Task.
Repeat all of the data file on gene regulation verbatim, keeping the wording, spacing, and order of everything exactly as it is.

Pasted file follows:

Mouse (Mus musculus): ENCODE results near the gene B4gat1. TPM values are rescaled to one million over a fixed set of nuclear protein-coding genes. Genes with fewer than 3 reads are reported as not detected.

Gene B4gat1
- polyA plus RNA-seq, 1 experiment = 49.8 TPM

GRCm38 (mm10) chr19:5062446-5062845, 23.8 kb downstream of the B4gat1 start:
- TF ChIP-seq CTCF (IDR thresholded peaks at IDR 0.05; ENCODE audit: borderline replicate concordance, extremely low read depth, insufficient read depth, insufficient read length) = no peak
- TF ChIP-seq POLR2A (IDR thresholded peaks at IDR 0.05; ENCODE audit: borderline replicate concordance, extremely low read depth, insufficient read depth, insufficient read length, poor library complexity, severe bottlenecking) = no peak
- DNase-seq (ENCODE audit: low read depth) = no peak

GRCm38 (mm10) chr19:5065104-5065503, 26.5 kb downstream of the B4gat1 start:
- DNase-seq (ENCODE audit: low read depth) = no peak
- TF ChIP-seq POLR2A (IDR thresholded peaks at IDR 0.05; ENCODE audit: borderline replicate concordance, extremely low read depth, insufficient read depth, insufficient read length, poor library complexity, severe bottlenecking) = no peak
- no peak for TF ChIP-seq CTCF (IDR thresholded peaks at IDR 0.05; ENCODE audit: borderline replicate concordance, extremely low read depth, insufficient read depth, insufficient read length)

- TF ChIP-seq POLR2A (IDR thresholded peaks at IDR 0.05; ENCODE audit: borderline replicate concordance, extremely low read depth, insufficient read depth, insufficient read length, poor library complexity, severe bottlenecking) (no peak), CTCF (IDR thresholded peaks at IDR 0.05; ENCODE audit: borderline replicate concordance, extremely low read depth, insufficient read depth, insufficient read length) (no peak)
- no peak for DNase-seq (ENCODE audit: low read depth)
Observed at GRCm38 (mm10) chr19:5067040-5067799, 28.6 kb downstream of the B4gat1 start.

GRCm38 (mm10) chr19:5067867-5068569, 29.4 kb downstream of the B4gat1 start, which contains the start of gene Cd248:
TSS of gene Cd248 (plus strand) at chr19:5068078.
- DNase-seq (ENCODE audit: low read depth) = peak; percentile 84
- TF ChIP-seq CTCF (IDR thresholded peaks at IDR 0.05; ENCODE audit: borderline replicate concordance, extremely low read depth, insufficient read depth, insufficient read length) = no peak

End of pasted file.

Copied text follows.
Mouse (Mus musculus): ENCODE results near the gene B4gat1. TPM values are rescaled to one million over a fixed set of nuclear protein-coding genes. Genes with fewer than 3 reads are reported as not detected.

Gene B4gat1
- polyA plus RNA-seq, 1 experiment = 49.8 TPM

GRCm38 (mm10) chr19:5062446-5062845, 23.8 kb downstream of the B4gat1 start:
- TF ChIP-seq CTCF (IDR thresholded peaks at IDR 0.05; ENCODE audit: borderline replicate concordance, extremely low read depth, insufficient read depth, insufficient read length) = no peak
- TF ChIP-seq POLR2A (IDR thresholded peaks at IDR 0.05; ENCODE audit: borderline replicate concordance, extremely low read depth, insufficient read depth, insufficient read length, poor library complexity, severe bottlenecking) = no peak
- DNase-seq (ENCODE audit: low read depth) = no peak

GRCm38 (mm10) chr19:5065104-5065503, 26.5 kb downstream of the B4gat1 start:
- DNase-seq (ENCODE audit: low read depth) = no peak
- TF ChIP-seq POLR2A (IDR thresholded peaks at IDR 0.05; ENCODE audit: borderline replicate concordance, extremely low read depth, insufficient read depth, insufficient read length, poor library complexity, severe bottlenecking) = no peak
- no peak for TF ChIP-seq CTCF (IDR thresholded peaks at IDR 0.05; ENCODE audit: borderline replicate concordance, extremely low read depth, insufficient read depth, insufficient read length)

- TF ChIP-seq POLR2A (IDR thresholded peaks at IDR 0.05; ENCODE audit: borderline replicate concordance, extremely low read depth, insufficient read depth, insufficient read length, poor library complexity, severe bottlenecking) (no peak), CTCF (IDR thresholded peaks at IDR 0.05; ENCODE audit: borderline replicate concordance, extremely low read depth, insufficient read depth, insufficient read length) (no peak)
- no peak for DNase-seq (ENCODE audit: low read depth)
Observed at GRCm38 (mm10) chr19:5067040-5067799, 28.6 kb downstream of the B4gat1 start.

GRCm38 (mm10) chr19:5067867-5068569, 29.4 kb downstream of the B4gat1 start, which contains the start of gene Cd248:
TSS of gene Cd248 (plus strand) at chr19:5068078.
- DNase-seq (ENCODE audit: low read depth) = peak; percentile 84
- TF ChIP-seq CTCF (IDR thresholded peaks at IDR 0.05; ENCODE audit: borderline replicate concordance, extremely low read depth, insufficient read depth, insufficient read length) = no peak